Samsung Hires U.K. Appeals Judge Who Upheld Ruling Against Apple


I was taken aback and, I admit, somewhat intrigued by Apple's seemingly adolescent refusal to post a proper apology to its archrival Samsung, as it was ordered to by a U.K. court last July.

Apple had originally asked the British courts to ban the sale of Samsung's Galaxy Tabs, a request that backfired. The judge in that trial ruled last July 9, in a kind of left-handed compliment to Samsung, that there was no copycatting because the Korean company's devices:

... do not have the same understated and extreme simplicity which is possessed by the Apple design. They are not as cool. The overall impression produced is different.

As a penalty for losing that case, the court told Apple to publish on its U.K. website, as well as in British newspapers, a notice that Samsung had not infringed upon the iPad design.

Apple appealed the ruling but lost. It then complied with the demand to publish the apology to Samsung -- only to find its mea culpa did not meet the standards of the appeals court, which then ordered Apple to replace the offending notice with one acknowledging the original was "untrue" and "incorrect."

Sir Robin Jacob, the appeals court judge, was aghast. "I'm at a loss that a company such as Apple would do this," he said. "That is a plain breach of the order."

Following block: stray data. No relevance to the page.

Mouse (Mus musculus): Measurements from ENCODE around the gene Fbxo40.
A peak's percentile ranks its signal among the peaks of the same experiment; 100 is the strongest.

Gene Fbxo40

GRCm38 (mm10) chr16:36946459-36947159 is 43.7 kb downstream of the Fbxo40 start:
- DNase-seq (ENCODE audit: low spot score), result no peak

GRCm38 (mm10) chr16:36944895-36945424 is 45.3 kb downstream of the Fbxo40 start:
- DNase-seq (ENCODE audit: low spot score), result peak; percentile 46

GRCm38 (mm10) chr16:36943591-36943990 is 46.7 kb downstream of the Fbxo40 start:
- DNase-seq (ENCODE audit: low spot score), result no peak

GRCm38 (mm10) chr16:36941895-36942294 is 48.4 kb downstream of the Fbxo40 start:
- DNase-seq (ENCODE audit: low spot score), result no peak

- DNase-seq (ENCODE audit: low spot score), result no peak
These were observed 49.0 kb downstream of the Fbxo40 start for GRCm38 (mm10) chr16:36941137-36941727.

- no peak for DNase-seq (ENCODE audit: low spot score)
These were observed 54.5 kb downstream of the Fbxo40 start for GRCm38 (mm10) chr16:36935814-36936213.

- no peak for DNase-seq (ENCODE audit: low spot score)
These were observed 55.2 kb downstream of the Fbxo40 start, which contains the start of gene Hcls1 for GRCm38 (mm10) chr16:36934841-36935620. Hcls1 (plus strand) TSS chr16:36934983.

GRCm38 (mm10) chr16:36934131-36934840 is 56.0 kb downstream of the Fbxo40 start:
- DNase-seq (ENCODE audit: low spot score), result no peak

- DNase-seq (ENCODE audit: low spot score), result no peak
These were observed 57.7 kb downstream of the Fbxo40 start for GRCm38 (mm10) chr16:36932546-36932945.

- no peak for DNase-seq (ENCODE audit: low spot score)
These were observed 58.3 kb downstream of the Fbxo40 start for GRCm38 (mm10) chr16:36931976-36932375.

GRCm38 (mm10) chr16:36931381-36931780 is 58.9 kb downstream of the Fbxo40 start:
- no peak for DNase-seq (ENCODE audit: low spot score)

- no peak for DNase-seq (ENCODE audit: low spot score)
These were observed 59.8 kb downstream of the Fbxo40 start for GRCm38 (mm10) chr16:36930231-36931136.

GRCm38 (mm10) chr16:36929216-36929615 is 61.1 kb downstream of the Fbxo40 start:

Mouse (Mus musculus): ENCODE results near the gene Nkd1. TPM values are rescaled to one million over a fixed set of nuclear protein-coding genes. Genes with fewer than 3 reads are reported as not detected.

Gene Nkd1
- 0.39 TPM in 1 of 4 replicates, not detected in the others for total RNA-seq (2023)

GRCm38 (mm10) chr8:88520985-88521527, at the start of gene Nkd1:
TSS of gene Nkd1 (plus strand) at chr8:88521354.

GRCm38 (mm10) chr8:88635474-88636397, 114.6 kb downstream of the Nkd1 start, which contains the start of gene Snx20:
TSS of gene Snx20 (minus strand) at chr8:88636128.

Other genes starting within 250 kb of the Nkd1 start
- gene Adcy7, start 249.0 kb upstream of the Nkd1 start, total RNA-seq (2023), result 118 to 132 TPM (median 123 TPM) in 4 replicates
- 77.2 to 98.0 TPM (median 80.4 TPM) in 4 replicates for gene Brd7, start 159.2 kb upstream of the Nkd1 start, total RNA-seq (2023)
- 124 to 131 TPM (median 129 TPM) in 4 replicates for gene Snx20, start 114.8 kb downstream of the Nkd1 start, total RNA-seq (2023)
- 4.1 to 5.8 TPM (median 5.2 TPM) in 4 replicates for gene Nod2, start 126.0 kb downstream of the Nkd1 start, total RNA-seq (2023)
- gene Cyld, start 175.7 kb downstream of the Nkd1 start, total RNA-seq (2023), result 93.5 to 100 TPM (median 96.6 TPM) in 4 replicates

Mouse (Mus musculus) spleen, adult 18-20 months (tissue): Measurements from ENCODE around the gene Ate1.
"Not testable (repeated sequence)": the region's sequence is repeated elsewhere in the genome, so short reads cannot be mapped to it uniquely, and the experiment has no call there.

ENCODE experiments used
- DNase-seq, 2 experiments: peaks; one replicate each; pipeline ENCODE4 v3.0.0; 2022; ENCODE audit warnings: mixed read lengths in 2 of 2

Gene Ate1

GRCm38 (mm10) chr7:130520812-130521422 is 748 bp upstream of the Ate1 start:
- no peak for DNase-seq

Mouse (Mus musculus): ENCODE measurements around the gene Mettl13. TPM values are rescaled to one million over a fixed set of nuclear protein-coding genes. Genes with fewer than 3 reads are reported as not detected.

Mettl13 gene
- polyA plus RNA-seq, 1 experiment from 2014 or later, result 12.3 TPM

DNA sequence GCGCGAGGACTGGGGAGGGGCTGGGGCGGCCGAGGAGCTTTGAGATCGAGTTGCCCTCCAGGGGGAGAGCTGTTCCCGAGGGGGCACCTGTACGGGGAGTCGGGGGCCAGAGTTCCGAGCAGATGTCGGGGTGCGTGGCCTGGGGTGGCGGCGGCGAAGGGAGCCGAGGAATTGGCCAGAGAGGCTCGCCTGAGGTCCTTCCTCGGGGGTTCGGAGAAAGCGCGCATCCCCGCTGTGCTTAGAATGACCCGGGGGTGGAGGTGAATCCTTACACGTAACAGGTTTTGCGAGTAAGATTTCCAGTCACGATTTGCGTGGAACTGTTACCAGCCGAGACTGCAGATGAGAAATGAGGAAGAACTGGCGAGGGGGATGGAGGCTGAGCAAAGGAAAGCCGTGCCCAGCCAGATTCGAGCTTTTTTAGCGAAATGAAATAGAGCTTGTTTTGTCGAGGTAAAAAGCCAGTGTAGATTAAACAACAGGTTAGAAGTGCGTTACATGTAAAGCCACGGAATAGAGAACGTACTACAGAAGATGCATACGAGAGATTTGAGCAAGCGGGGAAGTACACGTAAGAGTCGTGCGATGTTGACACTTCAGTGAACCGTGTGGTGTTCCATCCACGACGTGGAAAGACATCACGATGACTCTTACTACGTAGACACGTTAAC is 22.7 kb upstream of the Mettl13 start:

But now it's our turn to be shocked -- not at Apple, but at Jacob.

Thanks to patent expert Florian Mueller, writer of the FOSS Patents blog, we learn that this judge, who said that Apple had shown a "lack of integrity" in the Samsung case, has put himself in a position that seems to shout "conflict of interest."

Jacob, we learn from Mueller, is now working on behalf of Samsung as an expert in a patent infringement complaint brought before the U.S. International Trade Commission by Ericsson against Samsung.

Ericsson, coincidentally, is seeking to have certain Samsung mobile devices, including Galaxy Tabs, banned from being imported to the U.S.

As Mueller points out, it is doubtful that Jacob was working for Samsung during Apple's appeal or has done anything illegal, and that as a now-retired judge he is well within his rights to work for whomever. But some things just don't feel right, and this is one of them.

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